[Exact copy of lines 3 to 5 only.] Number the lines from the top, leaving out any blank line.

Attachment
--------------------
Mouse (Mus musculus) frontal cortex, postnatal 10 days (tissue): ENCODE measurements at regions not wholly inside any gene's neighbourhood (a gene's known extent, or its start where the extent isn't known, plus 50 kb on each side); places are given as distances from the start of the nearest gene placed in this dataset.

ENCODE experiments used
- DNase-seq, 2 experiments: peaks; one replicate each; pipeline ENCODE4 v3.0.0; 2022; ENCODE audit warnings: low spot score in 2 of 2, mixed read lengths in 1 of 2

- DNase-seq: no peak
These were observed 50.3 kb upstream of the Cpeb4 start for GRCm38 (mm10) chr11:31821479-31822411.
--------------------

- DNase-seq, 2 experiments: peaks; one replicate each; pipeline ENCODE4 v3.0.0; 2022; ENCODE audit warnings: low spot score in 2 of 2, mixed read lengths in 1 of 2

- DNase-seq: no peak
These were observed 50.3 kb upstream of the Cpeb4 start for GRCm38 (mm10) chr11:31821479-31822411.